When a football team takes position on the line of scrimmage, every player has his job. Each player also knows-the more they work together, the more they win.
Take just one play, the flea flicker. It’s a surprise play that’s tough to pull off because it demands precise teamwork. Here’s how it’s set up. There are two guards on either side of the center. There are two tackles on either side of the guards. On the right is the tight end. Further out, there are left and right wide receivers.
At the snap, the guards, tackles and center plow into the opposing team’s defense. The wide receivers sprint downfield. The quarterback drops back as he throws a lateral to the halfback behind him. This tricks the other team into thinking it’s a running play.
But then the halfback laterals back to the quarterback, who has just bought himself lots of time. He looks downfield. He can hit either wide receiver. He can hit the halfback, who’s now running downfield. He can even hit the fullback who’s rolling out to his left. Picking his target, the quarterback launches his pass.
It’s a brilliantly coordinated effort among many toward one goal-winning. That makes it a lot like safety on the job.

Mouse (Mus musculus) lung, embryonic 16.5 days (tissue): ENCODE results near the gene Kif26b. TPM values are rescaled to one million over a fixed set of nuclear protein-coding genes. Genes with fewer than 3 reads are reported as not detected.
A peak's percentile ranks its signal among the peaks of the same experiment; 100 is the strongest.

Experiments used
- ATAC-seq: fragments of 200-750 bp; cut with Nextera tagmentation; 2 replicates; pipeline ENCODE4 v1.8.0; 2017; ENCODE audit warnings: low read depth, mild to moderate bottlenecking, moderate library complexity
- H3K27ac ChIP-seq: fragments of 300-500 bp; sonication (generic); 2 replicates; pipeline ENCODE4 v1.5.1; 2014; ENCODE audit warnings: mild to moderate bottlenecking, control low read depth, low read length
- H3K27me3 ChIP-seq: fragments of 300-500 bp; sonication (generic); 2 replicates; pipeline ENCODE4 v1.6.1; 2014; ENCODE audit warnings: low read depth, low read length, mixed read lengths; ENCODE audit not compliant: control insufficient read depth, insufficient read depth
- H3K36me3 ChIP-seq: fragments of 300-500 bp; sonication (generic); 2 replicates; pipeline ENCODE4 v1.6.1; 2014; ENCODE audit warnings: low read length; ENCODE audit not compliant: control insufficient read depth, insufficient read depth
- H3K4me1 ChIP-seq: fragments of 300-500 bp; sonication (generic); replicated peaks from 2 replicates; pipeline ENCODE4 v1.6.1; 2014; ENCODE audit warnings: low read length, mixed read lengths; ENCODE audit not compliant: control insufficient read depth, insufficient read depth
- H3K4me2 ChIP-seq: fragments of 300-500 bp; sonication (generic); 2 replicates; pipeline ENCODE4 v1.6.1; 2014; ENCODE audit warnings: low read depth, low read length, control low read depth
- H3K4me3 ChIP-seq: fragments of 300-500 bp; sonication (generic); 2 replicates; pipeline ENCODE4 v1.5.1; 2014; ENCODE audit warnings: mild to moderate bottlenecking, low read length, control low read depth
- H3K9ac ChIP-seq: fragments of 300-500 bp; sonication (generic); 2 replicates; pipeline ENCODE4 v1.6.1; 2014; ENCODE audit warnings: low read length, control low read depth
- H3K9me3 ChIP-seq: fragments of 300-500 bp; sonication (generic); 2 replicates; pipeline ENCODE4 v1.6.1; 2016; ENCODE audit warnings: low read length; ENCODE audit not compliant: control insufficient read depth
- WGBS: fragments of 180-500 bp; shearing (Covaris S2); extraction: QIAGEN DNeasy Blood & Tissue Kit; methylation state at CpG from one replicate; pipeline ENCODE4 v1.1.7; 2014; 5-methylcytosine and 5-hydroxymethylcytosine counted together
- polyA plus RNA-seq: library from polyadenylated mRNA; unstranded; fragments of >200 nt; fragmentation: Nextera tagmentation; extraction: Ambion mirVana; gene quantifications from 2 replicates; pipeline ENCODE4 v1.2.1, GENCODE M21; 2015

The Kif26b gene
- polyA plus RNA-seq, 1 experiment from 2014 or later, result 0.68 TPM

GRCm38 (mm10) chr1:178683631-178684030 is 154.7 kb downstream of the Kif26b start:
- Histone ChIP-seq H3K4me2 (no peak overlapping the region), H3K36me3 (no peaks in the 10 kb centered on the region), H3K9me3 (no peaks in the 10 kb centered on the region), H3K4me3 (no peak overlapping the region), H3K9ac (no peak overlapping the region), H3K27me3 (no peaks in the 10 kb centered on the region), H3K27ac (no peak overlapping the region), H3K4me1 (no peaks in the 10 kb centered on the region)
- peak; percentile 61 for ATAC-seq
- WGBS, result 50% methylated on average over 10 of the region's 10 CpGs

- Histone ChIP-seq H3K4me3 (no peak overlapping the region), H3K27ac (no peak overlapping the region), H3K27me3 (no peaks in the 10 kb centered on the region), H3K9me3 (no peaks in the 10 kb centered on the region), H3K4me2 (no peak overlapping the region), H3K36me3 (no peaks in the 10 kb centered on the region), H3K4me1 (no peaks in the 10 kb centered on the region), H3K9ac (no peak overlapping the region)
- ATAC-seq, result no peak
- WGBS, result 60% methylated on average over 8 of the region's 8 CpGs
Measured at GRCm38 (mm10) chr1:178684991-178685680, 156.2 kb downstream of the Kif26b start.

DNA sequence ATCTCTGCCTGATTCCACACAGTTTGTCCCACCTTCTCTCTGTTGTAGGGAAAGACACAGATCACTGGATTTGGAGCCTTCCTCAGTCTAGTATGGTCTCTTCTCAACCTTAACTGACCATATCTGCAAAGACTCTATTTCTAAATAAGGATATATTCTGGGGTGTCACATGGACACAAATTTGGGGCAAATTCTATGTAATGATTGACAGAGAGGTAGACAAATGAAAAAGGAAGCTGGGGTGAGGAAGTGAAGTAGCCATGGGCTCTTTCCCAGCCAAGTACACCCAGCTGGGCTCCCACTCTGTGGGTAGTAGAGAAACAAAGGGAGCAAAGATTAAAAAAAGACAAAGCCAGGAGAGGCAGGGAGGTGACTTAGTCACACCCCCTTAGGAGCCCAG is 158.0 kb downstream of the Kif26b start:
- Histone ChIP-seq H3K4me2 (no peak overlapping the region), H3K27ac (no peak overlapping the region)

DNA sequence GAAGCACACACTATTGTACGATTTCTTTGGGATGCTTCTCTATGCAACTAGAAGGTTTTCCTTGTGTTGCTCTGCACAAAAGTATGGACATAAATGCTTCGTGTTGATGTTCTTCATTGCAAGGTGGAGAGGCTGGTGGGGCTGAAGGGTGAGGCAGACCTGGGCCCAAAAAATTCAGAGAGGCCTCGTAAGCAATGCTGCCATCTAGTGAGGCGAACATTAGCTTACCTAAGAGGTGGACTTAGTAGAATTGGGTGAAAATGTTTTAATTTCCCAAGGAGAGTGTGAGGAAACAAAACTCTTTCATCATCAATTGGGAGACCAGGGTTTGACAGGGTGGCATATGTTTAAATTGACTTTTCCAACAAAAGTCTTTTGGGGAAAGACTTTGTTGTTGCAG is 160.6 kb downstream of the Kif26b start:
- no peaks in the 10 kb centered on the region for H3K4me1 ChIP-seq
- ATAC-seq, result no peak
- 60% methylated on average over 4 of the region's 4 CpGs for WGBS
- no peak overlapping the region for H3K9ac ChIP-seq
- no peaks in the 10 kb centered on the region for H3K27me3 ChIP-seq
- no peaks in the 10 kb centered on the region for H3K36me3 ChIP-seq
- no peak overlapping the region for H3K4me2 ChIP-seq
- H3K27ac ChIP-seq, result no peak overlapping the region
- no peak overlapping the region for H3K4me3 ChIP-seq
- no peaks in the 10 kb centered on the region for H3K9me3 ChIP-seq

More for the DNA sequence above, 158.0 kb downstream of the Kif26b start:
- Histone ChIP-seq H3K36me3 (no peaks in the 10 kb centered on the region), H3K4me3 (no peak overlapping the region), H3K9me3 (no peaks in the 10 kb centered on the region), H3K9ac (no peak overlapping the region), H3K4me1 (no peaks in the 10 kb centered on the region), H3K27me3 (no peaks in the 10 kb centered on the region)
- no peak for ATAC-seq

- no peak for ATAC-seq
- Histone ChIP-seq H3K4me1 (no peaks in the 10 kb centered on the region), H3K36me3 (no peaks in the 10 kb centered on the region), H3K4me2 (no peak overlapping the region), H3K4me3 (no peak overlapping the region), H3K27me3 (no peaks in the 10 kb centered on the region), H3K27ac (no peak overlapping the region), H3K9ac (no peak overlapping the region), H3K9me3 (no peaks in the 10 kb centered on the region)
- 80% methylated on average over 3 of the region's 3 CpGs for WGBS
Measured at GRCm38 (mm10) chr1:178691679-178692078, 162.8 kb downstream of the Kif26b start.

You have a team of coworkers and you depend on them just as they depend on you. So here’s what you do.
Huddle Up. Meet with your coworkers beforehand and discuss how you’re going to approach the job with maximum safety. Communication is key.
Choose your play. Review the potential hazards and safety rules and regulations. Then decide on the safest way to go.
Execute. Follow your plan without shortcuts or risk-taking. Do your part, do your best and watch out for your team members.
That’s what it takes to win. Team players know it. That’s why New York Giants QB Phil Simms ran a flea flicker against the Denver Broncos in Super Bowl XXI. He trusted his team and they scored a touchdown on the very next play.
On the field or on the job, teamwork makes the difference. Don’t be a lone wolf, don’t be a risk taker and don’t be a superstar. Why risk it? Your safety is too important to you, your family and your company. Instead, always remember…
Work Together, Win Together!
*Copyright 2010 Harkins Safety B271
Right Person, Right Place
Have you ever wondered if you would know what to do if you found yourself right in the middle of a life-threatening accident scene? Gary Myers, the captain of a 54-foot charter fishing boat, was one of the three boaters who knew what to do and just happened to be in the right place at the right time.
Here’s the story. Gary was deep sea fishing in the Gulf stream about 40 miles off the North Carolina coast when he first noticed the Navy F-14 Tomcat. “It looked like the pilot was diving and doing a barrel roll and I just started watching,” Meyers said. “Then it looked like the plane went into a flat spin and about that time I saw two men eject.”
The aviators, members of Fighter Squadron 102, based at Oceana Naval Air Station in Virginia Beach, Virginia, were practicing dogfight maneuvers as part of a routine training mission.